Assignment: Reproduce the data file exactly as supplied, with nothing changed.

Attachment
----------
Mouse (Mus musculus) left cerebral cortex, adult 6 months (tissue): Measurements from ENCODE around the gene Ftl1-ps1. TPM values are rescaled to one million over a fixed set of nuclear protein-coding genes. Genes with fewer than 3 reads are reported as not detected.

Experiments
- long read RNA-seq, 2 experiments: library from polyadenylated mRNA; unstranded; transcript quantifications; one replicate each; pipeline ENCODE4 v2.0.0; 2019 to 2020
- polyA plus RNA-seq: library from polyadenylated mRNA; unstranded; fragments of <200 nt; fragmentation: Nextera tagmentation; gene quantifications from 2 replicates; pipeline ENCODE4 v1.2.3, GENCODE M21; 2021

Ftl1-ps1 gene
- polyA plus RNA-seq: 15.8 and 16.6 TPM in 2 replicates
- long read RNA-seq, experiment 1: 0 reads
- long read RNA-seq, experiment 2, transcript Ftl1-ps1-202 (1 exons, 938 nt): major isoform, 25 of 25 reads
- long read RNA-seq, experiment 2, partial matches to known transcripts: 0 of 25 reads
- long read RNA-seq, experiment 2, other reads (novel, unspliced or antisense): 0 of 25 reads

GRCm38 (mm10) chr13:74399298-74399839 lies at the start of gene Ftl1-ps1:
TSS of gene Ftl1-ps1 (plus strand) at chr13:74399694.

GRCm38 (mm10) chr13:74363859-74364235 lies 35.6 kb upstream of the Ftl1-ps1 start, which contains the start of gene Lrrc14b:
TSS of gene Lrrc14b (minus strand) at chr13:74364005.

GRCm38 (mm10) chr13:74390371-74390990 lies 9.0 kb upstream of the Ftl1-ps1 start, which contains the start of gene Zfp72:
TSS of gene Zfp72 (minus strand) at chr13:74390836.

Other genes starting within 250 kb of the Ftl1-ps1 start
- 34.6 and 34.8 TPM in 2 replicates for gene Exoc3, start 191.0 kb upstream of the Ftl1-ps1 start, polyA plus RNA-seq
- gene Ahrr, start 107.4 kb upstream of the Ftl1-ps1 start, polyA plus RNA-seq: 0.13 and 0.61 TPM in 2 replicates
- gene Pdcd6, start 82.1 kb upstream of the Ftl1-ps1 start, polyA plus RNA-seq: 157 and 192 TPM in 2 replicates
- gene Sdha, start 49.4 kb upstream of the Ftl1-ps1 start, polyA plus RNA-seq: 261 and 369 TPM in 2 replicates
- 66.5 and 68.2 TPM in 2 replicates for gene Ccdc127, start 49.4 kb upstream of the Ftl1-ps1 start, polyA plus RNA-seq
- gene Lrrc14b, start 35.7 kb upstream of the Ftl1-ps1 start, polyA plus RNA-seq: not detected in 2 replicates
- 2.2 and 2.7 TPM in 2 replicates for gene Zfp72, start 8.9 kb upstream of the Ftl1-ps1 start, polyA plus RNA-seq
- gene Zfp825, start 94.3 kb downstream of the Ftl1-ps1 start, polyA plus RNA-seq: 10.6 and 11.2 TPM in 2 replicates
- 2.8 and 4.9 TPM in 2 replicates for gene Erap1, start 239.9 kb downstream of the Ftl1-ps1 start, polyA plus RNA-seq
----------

Mouse (Mus musculus) left cerebral cortex, adult 6 months (tissue): Measurements from ENCODE around the gene Ftl1-ps1. TPM values are rescaled to one million over a fixed set of nuclear protein-coding genes. Genes with fewer than 3 reads are reported as not detected.

Experiments
- long read RNA-seq, 2 experiments: library from polyadenylated mRNA; unstranded; transcript quantifications; one replicate each; pipeline ENCODE4 v2.0.0; 2019 to 2020
- polyA plus RNA-seq: library from polyadenylated mRNA; unstranded; fragments of <200 nt; fragmentation: Nextera tagmentation; gene quantifications from 2 replicates; pipeline ENCODE4 v1.2.3, GENCODE M21; 2021

Ftl1-ps1 gene
- polyA plus RNA-seq: 15.8 and 16.6 TPM in 2 replicates
- long read RNA-seq, experiment 1: 0 reads
- long read RNA-seq, experiment 2, transcript Ftl1-ps1-202 (1 exons, 938 nt): major isoform, 25 of 25 reads
- long read RNA-seq, experiment 2, partial matches to known transcripts: 0 of 25 reads
- long read RNA-seq, experiment 2, other reads (novel, unspliced or antisense): 0 of 25 reads

GRCm38 (mm10) chr13:74399298-74399839 lies at the start of gene Ftl1-ps1:
TSS of gene Ftl1-ps1 (plus strand) at chr13:74399694.

GRCm38 (mm10) chr13:74363859-74364235 lies 35.6 kb upstream of the Ftl1-ps1 start, which contains the start of gene Lrrc14b:
TSS of gene Lrrc14b (minus strand) at chr13:74364005.

GRCm38 (mm10) chr13:74390371-74390990 lies 9.0 kb upstream of the Ftl1-ps1 start, which contains the start of gene Zfp72:
TSS of gene Zfp72 (minus strand) at chr13:74390836.

Other genes starting within 250 kb of the Ftl1-ps1 start
- 34.6 and 34.8 TPM in 2 replicates for gene Exoc3, start 191.0 kb upstream of the Ftl1-ps1 start, polyA plus RNA-seq
- gene Ahrr, start 107.4 kb upstream of the Ftl1-ps1 start, polyA plus RNA-seq: 0.13 and 0.61 TPM in 2 replicates
- gene Pdcd6, start 82.1 kb upstream of the Ftl1-ps1 start, polyA plus RNA-seq: 157 and 192 TPM in 2 replicates
- gene Sdha, start 49.4 kb upstream of the Ftl1-ps1 start, polyA plus RNA-seq: 261 and 369 TPM in 2 replicates
- 66.5 and 68.2 TPM in 2 replicates for gene Ccdc127, start 49.4 kb upstream of the Ftl1-ps1 start, polyA plus RNA-seq
- gene Lrrc14b, start 35.7 kb upstream of the Ftl1-ps1 start, polyA plus RNA-seq: not detected in 2 replicates
- 2.2 and 2.7 TPM in 2 replicates for gene Zfp72, start 8.9 kb upstream of the Ftl1-ps1 start, polyA plus RNA-seq
- gene Zfp825, start 94.3 kb downstream of the Ftl1-ps1 start, polyA plus RNA-seq: 10.6 and 11.2 TPM in 2 replicates
- 2.8 and 4.9 TPM in 2 replicates for gene Erap1, start 239.9 kb downstream of the Ftl1-ps1 start, polyA plus RNA-seq